As of this May I will have been wearing the hat as stepmom for seven years. Although I love my stepsons fiercely and care deeply for them, this position has not been an easy one to come into and maintain. I once had a Social Worker friend of the family tell me “being a parent is hard… being a stepparent is its own special kind of hard.” That statement proved to be one of the truest that I have heard regarding step parenting. There are so many complexities that I wish I had known about this new roll I took on. Some of the greater challenges I have encountered in my role as a stepparent are shared custody, the outsider phenomena, and the relationship dynamics.
This is one of the biggest, hardest, complicated, and most emotional factor of blending a family. We have week to week custody of the boys. Our lives are forever in a constant state of flux and adjustment. This is not easy for someone who, like me, is a hundred percent resistant to transitions, they bring up all kinds of anxiety for me. I tried to broach this with compassion. I too was a child of divorced parents who shared custody. I know how unsettled it can feel to consistently be shuffled back and forth. However, even with that approach the constant transitions can take their toll.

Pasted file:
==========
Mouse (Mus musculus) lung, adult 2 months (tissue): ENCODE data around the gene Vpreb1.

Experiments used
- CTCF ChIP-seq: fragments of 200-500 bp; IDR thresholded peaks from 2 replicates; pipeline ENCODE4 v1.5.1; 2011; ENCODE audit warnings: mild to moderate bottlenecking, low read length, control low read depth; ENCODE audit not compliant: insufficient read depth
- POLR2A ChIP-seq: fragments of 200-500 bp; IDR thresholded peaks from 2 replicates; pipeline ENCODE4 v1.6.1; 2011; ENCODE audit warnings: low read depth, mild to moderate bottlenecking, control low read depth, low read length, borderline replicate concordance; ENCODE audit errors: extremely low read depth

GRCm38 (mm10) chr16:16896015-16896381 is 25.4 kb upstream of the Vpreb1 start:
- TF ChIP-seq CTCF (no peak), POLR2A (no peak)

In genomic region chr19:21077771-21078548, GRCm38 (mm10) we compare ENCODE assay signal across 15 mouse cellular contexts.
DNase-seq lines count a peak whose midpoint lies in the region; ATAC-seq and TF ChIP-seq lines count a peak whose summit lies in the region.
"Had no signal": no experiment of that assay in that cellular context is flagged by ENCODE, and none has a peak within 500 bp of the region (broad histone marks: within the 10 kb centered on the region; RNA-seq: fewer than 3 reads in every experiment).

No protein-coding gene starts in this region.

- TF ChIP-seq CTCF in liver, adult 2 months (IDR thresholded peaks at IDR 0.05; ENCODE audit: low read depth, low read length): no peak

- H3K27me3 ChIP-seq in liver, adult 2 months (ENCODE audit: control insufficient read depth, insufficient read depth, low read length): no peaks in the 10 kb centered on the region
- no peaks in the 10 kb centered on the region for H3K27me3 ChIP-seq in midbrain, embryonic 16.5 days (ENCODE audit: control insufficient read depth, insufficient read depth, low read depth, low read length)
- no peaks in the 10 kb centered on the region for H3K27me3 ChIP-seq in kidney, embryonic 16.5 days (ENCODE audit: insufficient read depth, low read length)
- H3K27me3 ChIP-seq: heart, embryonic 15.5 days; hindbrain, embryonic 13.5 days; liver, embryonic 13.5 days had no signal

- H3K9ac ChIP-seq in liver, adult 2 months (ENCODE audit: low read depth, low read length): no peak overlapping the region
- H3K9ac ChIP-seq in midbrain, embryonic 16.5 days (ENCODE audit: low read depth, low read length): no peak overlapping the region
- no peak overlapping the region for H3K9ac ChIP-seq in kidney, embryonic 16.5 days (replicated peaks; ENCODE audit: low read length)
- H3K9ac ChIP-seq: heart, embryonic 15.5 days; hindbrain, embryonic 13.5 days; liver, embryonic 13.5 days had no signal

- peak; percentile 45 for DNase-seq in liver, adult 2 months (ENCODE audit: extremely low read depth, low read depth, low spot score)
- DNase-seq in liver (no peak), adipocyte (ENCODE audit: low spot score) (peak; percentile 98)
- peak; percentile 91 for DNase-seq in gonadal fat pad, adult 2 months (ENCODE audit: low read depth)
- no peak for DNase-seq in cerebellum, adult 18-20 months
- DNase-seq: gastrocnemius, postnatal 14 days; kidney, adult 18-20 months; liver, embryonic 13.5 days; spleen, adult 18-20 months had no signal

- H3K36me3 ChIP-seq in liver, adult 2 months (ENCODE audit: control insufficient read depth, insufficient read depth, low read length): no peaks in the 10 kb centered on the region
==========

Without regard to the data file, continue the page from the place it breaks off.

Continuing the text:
The boys (or Brothers – as my daughter says) come to us on Sunday. The first three days of transition are spent with reminders of rules in this house, constant fights, and defiant behaviour. We have two days where everything is smooth, and then two days of change buildup. We repeat this cycle every second week into infinity. After 7 years of this pattern, I have grown accustom to it, I am used to the constant upheaval and change. It has never gotten any easier to transition. By the Wednesday of weeks we don’t have the boys my anxiety is in high gear. By Sunday morning flight or fight has kicked in, by Sunday Night I am planning my escape for the week. I never actually do escape. I know that the next three days will be rough but get progressively better. I know that the dust will settle. I know everything will be ok. So, I focus on self-care, self-love, and self-compassion. Acceptance and patience go a long way during these times.